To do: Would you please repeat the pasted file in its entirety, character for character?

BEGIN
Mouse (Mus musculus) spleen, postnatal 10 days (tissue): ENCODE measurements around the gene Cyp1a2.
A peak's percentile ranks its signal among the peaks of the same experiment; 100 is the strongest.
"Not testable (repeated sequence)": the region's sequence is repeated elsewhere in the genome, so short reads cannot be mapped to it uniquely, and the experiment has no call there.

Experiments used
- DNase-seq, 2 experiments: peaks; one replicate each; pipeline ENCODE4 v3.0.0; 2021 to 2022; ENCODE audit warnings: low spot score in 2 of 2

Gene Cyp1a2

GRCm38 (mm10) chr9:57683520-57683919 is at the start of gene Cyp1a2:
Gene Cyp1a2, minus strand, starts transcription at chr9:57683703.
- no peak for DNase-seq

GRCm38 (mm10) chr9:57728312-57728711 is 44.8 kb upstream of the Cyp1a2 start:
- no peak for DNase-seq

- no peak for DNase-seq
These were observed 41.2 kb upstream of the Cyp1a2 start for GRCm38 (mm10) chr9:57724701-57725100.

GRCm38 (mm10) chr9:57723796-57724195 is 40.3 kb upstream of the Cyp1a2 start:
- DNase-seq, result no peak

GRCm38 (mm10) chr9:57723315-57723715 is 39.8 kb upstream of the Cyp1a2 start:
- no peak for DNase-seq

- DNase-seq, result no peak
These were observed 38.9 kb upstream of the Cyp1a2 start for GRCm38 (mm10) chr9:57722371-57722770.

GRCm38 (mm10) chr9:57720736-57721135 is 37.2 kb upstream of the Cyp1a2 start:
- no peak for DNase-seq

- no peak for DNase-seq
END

Mouse (Mus musculus) spleen, postnatal 10 days (tissue): ENCODE measurements around the gene Cyp1a2.
A peak's percentile ranks its signal among the peaks of the same experiment; 100 is the strongest.
"Not testable (repeated sequence)": the region's sequence is repeated elsewhere in the genome, so short reads cannot be mapped to it uniquely, and the experiment has no call there.

Experiments used
- DNase-seq, 2 experiments: peaks; one replicate each; pipeline ENCODE4 v3.0.0; 2021 to 2022; ENCODE audit warnings: low spot score in 2 of 2

Gene Cyp1a2

GRCm38 (mm10) chr9:57683520-57683919 is at the start of gene Cyp1a2:
Gene Cyp1a2, minus strand, starts transcription at chr9:57683703.
- no peak for DNase-seq

GRCm38 (mm10) chr9:57728312-57728711 is 44.8 kb upstream of the Cyp1a2 start:
- no peak for DNase-seq

- no peak for DNase-seq
These were observed 41.2 kb upstream of the Cyp1a2 start for GRCm38 (mm10) chr9:57724701-57725100.

GRCm38 (mm10) chr9:57723796-57724195 is 40.3 kb upstream of the Cyp1a2 start:
- DNase-seq, result no peak

GRCm38 (mm10) chr9:57723315-57723715 is 39.8 kb upstream of the Cyp1a2 start:
- no peak for DNase-seq

- DNase-seq, result no peak
These were observed 38.9 kb upstream of the Cyp1a2 start for GRCm38 (mm10) chr9:57722371-57722770.

GRCm38 (mm10) chr9:57720736-57721135 is 37.2 kb upstream of the Cyp1a2 start:
- no peak for DNase-seq

- no peak for DNase-seq